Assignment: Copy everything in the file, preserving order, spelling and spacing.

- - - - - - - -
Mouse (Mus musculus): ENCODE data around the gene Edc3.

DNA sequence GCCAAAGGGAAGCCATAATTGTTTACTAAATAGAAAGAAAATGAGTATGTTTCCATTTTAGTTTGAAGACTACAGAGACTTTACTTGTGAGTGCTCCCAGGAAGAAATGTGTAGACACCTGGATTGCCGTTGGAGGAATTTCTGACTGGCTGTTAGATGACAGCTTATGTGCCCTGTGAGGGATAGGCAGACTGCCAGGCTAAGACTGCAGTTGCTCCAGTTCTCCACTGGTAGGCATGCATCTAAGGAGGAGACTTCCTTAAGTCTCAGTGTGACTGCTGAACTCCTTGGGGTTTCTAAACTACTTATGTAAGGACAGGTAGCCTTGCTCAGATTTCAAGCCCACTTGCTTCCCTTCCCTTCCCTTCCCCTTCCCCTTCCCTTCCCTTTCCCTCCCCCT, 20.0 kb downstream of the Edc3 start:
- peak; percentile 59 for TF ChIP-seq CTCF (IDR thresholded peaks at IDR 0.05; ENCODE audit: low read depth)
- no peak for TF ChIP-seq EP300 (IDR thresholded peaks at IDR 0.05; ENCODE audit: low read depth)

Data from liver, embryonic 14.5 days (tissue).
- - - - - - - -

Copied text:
Mouse (Mus musculus): ENCODE data around the gene Edc3.

DNA sequence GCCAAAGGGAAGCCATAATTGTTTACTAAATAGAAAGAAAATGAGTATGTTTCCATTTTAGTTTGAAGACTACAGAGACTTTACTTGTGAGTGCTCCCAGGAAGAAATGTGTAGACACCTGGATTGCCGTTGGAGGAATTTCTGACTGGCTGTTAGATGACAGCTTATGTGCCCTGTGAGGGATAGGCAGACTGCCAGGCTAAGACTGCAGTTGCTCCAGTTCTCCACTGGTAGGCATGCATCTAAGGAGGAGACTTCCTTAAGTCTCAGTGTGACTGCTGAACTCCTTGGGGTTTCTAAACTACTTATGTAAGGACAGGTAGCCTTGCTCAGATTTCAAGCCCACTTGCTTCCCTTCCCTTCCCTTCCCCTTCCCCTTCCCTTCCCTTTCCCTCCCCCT, 20.0 kb downstream of the Edc3 start:
- peak; percentile 59 for TF ChIP-seq CTCF (IDR thresholded peaks at IDR 0.05; ENCODE audit: low read depth)
- no peak for TF ChIP-seq EP300 (IDR thresholded peaks at IDR 0.05; ENCODE audit: low read depth)

Data from liver, embryonic 14.5 days (tissue).